Murphy Jensen: The Heart Of The Kastles Returns For 20th WTT SeasonJune 22, 2018
Depending on how things go this summer, Washington Kastles coach Murphy Jensen could find himself in an unusual situation at next year’s World TeamTennis Draft.
This summer, the 1993 French Open champion in doubles, will make a return on the court to play doubles with his oldest son Billy in five challengers.
“There might be a comeback,” Jensen said slyly. “It’s forcing me to get my old body in shape, which is a good thing.”
Jensen’s playful comment came at the end of a 30-minute interview, but most of the conversation focused on Jensen returning for his 10th season as the Kastles coach and 20th season in World TeamTennis, which will tie him with Martina Navratilova for second-most seasons in WTT. All 20 of Navratilova’s seasons came as a player.
Trevor Kronemann has the record with 22 seasons, including 14 as a coach.
For Jensen, the pinnacle of his WTT success has been his accomplishments as a coach. From 2009-15, the Kastles won six titles in seven seasons and compiled a record 34-match winning streak, which broke the record for a major U.S. pro sports team, surpassing the 1971-72 Los Angeles Lakers’ 33-game winning streak. He also led the Kastles to an unprecedented two consecutive seasons without a loss in 2011 and 2012.
“I love Murphy Jensen. There’s no Washington Kastles without Murphy Jensen,” said Kastles owner Mark Ein. “He’s been the glue that’s held the team together. He’s part of what brings fans out every single night. He’s a dear friend and a sounding board for me. And at the core of the Washington Kastles is Murphy Jensen. The guy has such a huge heart and such an incredible work ethic that probably the best thing I ever did owning this team, was getting Murphy to be our coach.”
When Jensen took over as coach, he threw himself into the job. He would befriend legendary coaches like Seattle Seahawks coach Pete Carroll, Los Angeles Dodgers great Tommy Lasorda and would read the books of UCLA men’s basketball coach John Wooden.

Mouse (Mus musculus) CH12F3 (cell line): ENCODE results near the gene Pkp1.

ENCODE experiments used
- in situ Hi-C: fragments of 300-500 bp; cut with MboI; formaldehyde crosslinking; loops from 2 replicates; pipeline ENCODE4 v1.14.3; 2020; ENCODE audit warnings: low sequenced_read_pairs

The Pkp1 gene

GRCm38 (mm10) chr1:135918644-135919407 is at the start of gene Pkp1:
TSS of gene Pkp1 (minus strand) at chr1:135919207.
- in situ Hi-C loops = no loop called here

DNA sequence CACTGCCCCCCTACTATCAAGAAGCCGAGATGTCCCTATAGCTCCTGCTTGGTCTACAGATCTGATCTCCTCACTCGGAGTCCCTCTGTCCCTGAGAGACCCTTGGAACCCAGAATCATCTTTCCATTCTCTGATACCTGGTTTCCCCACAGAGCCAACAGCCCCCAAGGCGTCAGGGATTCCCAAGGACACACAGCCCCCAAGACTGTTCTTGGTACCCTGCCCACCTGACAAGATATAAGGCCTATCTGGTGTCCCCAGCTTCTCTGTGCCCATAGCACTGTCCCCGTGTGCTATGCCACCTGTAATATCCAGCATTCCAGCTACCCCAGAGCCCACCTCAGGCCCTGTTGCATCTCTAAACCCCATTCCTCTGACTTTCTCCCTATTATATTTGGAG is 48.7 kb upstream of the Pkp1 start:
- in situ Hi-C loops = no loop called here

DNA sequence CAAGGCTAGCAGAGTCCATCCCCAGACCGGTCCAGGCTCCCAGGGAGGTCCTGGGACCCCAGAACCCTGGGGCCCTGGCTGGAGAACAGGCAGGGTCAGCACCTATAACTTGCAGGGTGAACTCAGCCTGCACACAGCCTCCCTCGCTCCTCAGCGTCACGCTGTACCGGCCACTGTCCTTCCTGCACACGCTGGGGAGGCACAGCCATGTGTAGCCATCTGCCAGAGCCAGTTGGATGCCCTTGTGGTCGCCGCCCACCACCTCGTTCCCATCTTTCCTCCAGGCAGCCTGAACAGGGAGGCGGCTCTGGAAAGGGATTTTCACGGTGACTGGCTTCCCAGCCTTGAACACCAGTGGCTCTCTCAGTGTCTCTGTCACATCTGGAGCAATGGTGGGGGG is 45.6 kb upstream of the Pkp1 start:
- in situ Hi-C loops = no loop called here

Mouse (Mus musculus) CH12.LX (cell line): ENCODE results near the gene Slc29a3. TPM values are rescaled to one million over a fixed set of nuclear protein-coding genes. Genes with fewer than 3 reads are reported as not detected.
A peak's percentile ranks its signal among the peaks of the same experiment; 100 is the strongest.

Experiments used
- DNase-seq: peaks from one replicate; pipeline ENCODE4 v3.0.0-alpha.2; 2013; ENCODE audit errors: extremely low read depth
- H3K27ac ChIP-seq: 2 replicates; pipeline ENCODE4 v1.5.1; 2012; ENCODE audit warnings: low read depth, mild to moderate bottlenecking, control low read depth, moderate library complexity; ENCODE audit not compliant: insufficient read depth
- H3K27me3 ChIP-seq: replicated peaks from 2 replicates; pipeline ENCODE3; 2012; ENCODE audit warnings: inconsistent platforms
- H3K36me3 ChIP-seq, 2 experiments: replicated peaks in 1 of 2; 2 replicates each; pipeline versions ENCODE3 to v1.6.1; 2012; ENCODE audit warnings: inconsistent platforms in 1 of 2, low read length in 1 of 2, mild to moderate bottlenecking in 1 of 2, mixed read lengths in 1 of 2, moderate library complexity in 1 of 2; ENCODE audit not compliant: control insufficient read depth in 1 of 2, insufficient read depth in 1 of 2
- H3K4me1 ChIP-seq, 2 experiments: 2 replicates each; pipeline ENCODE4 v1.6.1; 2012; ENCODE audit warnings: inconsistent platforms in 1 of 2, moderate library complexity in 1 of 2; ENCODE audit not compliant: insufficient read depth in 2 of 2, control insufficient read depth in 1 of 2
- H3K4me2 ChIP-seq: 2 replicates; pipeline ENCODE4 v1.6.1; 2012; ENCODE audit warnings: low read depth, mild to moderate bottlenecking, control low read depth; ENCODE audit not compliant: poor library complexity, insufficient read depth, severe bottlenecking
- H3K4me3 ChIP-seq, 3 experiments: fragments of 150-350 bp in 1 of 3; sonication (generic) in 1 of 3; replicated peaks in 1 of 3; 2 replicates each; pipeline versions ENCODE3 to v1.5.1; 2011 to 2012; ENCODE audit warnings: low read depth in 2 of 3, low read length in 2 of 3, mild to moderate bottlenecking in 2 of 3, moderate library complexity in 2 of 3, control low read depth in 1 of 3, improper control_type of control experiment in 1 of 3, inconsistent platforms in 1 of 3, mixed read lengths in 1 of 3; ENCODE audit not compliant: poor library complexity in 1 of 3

“I probably owe those coaches royalties on our success,” Jensen said. “But I just love the way it’s evolved over the years.
But one philosophy that has stuck out for Jensen is something Lasorda preaches: “If you can get your team to love each other like a family, you can’t lose.”
What Jensen takes from Wooden is never discussing wins or losses, just performing and executing. His mantra is playing for each other.
Having said that, Jensen said one of the most meaningful accomplishments was the 34-match winning streak, but for a very different reason.
He remembered the pressure of chasing the Lakers. But during the steak, he had a conversation with his father that was impactful.
“At the time, he was struggling with prostate cancer, and he didn’t know how much time he had,” Jensen said. “He says, ‘Murphy, are you okay?’ And I was stressed out of my mind. I was going nuts. He said, “Are you okay?” And I said ... I started leaking oil, and I said, “Dad, wish you were here. I really miss you.” And he says, “Murphy, everything’s going to be okay.”
“And it was. It was okay. And it wasn’t going to be okay if we won or lost, it was just going to be okay. And when I say that streak and those wins represented something bigger than the game for each individual on that team, Bobby Reynolds, Arina Rodionova, everyone had a different story. So that moment meant the world to me, and it changed my life forever.”